When he was 18 years old, Gary Abraham thought he was living the dream. He had a '70 Nova built to the hilt, and a hot girl by his side. One fateful evening, they decided to take the car to Union Grove Dragstrip and put 'er to the wood to see how fast it would really go. Unfortunately, a leaky fuel hose and a hot header pipe conspired to put his dreams up in smoke with the car still in the burnout box. The end result was that his old Deuce ended up being burned blacker than melba toast and he had to shelve his car fetish for a while.
Skipping a few chapters ahead, the hot sidekick became Mrs. Abraham to Gary, and mom to their three boys. They worked hard building their big-n-tall clothing store (Threads), and finally got to a point in their life where they didn't have to eat ramen noodles for dinner. After watching a few TV shows featuring the works of ber-car-builder Troy Trepanier, Greg drove across town to meet with the guy in person and see about building the car he was never able to get out of his system.
Unsure as to exactly how to get started with such a project, Gary sat down with Troy and his father, Jack Trepanier, and laid out his basic desires. "I just told them I'm interested in a '70 Nova. We sat down for a couple of hours and discussed everything that I wanted in the car." Though many of the details wouldn't get nailed down until later, there were three major requirements: "I was looking for a car with a massive engine, a nice interior, and something that was gray, like my old car. They pretty much hit the nail on the head with everything that they put into the car."
With the advantage of their proximity to the Rad Rides by Troy facility, Gary was able to follow along during the 15-month gestation period as his baby took shape. Two of his sons, Derek and Blake, often came down with him, but he kept his youngest son, Cameron, completely in the dark about the whole project. When it was finished, he took Cameron and his brothers to Rad Rides under the guise of a fun visit to see show cars. "Troy was showing us all the cars and he had the Nova covered up. He said to my son Cameron, 'Here, take a look at this car,' uncovered it, and Cameron said 'This is a really nice looking car.' Troy then says, 'You might know the owner of the car. This is your father's car.' My youngest guy says, 'Nah, my dad can't have a car like that'" Laughing, Gary went on about how it was such a neat experience and how happy he was to share it with his sons.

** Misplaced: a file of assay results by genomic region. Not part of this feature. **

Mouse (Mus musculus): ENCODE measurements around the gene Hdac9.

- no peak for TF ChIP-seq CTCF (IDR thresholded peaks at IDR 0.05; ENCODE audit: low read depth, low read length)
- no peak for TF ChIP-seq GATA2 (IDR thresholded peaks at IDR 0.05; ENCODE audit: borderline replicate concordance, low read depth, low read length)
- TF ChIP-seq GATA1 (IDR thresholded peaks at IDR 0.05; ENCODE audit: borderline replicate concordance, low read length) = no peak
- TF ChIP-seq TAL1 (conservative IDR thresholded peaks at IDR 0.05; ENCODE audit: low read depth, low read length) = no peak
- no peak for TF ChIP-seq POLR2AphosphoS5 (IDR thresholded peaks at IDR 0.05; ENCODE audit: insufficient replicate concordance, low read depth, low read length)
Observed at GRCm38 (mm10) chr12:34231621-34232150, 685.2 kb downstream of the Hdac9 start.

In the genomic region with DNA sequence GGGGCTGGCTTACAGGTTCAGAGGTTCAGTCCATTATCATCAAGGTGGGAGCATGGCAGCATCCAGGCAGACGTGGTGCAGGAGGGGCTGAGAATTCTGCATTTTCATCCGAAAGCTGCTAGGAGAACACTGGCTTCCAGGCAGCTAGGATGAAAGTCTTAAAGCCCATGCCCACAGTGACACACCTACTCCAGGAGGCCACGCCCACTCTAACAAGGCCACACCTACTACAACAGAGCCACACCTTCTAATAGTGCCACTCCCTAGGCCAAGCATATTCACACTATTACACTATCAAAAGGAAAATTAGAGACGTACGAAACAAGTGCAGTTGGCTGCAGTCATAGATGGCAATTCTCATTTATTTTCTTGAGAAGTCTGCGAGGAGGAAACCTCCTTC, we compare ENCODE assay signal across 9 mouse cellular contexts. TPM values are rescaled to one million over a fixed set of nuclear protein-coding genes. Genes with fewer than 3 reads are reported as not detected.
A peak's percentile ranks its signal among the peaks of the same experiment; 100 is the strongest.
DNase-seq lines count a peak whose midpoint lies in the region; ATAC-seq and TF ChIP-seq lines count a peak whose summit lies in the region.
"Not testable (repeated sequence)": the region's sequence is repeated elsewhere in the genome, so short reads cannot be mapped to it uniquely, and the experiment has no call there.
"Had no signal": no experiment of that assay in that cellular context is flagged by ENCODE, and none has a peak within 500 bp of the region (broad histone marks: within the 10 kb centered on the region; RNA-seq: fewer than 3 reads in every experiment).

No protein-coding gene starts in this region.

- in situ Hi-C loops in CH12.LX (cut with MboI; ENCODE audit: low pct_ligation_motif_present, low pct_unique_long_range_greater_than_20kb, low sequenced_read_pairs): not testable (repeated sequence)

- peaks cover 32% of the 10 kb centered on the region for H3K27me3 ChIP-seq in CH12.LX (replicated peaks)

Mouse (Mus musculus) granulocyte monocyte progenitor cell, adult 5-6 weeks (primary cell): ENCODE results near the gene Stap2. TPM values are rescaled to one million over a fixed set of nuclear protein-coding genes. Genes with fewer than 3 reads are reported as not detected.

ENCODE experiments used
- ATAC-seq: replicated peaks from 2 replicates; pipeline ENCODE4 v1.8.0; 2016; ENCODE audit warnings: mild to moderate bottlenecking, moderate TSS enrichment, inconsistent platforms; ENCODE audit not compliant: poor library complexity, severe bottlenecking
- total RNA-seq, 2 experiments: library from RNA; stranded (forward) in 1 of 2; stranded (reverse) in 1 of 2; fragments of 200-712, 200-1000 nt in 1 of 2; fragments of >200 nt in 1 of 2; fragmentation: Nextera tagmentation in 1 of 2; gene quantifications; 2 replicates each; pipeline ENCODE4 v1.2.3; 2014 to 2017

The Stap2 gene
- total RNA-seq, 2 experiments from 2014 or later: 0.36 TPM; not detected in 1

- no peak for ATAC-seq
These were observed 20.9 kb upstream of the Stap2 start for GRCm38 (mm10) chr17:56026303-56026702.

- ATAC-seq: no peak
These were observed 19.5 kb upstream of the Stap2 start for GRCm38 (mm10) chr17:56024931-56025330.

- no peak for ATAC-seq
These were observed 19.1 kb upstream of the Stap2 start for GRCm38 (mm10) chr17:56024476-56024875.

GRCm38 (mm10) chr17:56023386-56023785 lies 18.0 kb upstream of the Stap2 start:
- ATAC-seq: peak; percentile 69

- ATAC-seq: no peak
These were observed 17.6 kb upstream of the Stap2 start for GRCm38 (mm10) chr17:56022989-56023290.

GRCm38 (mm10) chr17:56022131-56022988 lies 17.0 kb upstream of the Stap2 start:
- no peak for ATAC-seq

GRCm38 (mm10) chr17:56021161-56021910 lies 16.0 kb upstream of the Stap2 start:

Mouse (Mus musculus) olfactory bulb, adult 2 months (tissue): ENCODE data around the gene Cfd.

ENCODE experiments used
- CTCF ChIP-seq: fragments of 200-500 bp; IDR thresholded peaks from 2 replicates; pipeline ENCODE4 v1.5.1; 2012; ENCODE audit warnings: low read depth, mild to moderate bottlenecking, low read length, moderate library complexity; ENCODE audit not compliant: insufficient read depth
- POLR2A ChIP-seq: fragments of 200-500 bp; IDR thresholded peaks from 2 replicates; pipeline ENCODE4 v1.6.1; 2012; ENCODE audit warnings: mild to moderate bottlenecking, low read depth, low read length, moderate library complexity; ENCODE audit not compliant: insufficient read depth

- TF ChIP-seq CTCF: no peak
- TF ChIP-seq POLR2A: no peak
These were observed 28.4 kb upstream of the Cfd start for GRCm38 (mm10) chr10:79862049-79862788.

During its creation, Troy and his team demonstrated the skills that ultimately led to the Nova garnering the prestigious Goodguys 2008 Street Machine of the Year Award. Looking closely at the car, it's clear that the cohesive theme, subtlety, and attention to detail make the car stand out among other over-the-top rides that are all too often overdone. The Rad Rides crew are all totally involved in projects like this and though Trepanier's name is on the marque out front, he makes it clear that creations like this are a group effort.
Visually, you can see where Troy incorporated cues from the '69 Camaro in the lower front valence, and front and rear bumpers of the Nova. Even Camaro taillights were grafted into the hind end of the car. Other ideas were purely original, such as the hood with the half-width cowl design, and the integrated rear spoiler just barely poking up above the decklid. Troy says: "We don't try to make a statement with every piece. A lot of people do that. We want you to have to look for what we've done. That way when you find it you're like, 'Wow that's cool. They made this from scratch but it doesn't stick out.' I don't want you to walk up and tell me every piece I've changed. I want you to really study it and figure it out. To me, that's timeless."
Check the angle on the front tires. Nobody ever said a big-block car makes for a good road
Though the internals of the engine are pretty unchanged from the way GMPP originally desig
As if they were born there, Camaro taillights and a subtle spoiler redefine the back end o